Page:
Complications of Chronic Dehydration

Dehydration is a dangerous state that occurs when your body loses more fluid than you take in. In many cases, this happens when people sweat a lot — because they’re exercising, because it’s hot out — and don’t do enough to replenish with water or sports drinks. For others, though, being chronically dehydrated is a problem; they regularly have too little fluid for their bodies to function effectively, which can cause painful complications both mentally and physically.

Even mild dehydration can affect our mood, mental faculties, and ability to concentrate: low fluid levels make you feel more drowsy and fatigued, make it more difficult to concentrate, lead to irritability and a poor mood, and, some studies suggest, make even simple tasks seem more difficult. When you’re chronically dehydrated, these effects can become frequent and interfere with daily life, even though you may not realize it.

Low fluid levels can also affect bodily processes such as digestion: ongoing dehydration can lead to constipation, which can also become chronic in certain cases. When your body doesn’t have enough water, one of its methods is to draw it from the bowels and digestive tract; this causes stool to dry out, becoming harder and therefore more difficult to pass. The longer this goes on, the worse the problem gets.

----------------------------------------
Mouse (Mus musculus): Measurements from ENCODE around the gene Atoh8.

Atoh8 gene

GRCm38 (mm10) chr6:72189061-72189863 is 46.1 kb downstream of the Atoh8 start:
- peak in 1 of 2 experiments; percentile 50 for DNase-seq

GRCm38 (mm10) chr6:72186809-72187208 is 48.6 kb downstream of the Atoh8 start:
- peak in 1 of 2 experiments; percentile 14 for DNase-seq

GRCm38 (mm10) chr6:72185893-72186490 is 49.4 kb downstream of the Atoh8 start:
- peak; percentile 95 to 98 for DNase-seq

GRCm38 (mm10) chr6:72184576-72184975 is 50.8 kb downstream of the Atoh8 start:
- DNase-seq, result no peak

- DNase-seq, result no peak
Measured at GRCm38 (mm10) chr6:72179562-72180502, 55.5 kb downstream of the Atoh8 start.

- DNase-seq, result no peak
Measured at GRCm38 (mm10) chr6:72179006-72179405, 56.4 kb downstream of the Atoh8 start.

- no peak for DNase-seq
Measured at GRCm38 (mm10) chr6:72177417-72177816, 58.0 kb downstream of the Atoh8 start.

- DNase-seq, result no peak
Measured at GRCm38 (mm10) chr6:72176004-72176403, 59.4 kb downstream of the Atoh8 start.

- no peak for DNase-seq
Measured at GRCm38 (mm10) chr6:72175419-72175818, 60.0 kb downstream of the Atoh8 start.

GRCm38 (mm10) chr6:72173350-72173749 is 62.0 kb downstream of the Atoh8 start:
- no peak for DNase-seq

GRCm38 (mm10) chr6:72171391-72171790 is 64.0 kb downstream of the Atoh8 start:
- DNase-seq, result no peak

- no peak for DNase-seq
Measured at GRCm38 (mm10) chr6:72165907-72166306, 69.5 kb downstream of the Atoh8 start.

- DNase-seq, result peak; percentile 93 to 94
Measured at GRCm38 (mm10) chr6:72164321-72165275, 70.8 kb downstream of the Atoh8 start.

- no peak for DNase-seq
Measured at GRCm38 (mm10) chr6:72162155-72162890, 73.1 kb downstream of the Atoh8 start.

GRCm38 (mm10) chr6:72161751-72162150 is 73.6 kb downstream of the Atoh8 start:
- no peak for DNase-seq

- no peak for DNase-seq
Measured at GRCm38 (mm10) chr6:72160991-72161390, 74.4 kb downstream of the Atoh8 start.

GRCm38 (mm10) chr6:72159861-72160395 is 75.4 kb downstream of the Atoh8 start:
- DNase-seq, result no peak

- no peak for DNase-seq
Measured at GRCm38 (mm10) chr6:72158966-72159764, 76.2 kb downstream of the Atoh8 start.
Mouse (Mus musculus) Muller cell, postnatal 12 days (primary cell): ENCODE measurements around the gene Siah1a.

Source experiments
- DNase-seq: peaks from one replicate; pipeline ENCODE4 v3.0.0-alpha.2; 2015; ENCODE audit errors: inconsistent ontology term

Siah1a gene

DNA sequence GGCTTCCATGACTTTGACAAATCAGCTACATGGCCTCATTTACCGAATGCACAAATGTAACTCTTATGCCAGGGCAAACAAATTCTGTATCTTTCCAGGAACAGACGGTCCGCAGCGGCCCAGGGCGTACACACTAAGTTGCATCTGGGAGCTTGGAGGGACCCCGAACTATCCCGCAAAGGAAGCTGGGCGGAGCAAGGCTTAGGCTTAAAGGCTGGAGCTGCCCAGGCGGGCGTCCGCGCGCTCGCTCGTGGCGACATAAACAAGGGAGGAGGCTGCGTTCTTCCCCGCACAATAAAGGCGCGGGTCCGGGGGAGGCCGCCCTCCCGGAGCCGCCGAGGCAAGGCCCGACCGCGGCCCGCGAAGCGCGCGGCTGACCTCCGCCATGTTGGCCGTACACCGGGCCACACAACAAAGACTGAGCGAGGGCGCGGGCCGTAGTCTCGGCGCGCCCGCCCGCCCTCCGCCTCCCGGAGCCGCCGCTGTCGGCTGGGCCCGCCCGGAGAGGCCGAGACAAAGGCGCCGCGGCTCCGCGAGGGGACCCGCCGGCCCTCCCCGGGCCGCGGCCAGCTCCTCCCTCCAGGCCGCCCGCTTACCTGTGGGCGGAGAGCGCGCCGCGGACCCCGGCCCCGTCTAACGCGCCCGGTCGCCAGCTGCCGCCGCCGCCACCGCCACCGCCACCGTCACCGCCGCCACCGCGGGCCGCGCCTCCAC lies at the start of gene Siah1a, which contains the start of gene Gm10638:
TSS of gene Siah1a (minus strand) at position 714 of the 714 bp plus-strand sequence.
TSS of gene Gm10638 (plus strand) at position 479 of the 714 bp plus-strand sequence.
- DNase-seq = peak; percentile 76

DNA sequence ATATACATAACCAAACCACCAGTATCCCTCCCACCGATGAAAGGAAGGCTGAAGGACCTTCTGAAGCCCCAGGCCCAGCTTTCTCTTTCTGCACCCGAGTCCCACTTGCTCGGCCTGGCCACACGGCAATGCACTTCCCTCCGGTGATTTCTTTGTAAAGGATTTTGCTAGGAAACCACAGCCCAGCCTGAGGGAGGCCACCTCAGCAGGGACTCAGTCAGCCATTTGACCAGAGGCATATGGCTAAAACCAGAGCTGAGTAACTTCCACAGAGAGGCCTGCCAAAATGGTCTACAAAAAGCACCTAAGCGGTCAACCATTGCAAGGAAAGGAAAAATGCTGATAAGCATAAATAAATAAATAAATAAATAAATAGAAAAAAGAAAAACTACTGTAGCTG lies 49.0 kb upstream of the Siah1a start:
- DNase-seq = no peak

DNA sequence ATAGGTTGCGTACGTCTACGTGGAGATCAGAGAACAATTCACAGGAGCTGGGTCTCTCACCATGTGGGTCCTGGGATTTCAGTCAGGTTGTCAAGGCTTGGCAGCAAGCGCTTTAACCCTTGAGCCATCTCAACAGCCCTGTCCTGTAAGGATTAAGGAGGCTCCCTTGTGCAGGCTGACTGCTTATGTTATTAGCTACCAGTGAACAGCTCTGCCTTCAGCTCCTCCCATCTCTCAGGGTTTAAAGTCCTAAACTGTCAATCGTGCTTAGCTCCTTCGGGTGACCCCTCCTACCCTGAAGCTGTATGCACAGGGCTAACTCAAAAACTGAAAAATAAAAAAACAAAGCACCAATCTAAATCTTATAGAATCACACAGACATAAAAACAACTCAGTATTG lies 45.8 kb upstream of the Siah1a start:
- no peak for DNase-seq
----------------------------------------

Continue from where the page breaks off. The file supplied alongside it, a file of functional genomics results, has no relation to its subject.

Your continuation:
Headaches are one of the most common signs of dehydration. Although there are other potential causes, people who suffer from frequent mild to moderate headaches should consider their fluid intake and whether or not a lack of water could be the root of it. Regular dizziness and fainting may also be symptoms.

Involuntary muscle contractions and even seizures can occur when the body doesn’t have enough electrolytes, substances which transmit electrical signals from cell to cell. Electrolyte levels shift with hydration levels, so imbalances can be dangerous; this is more likely to happen to severely dehydrated people, but those who are chronically dehydrated can also be at risk.

Many people simply aren’t aware of how much water they’re drinking throughout the day. If you think you may be regularly dehydrated, make a concentrated effort to monitor your intake — write down how many glasses you drink. You’ve probably heard that eight glasses per day, at eight ounces each, is a good baseline; adjust for other factors such as how much you’re perspiring and whether or not you’re urinating more than usual.


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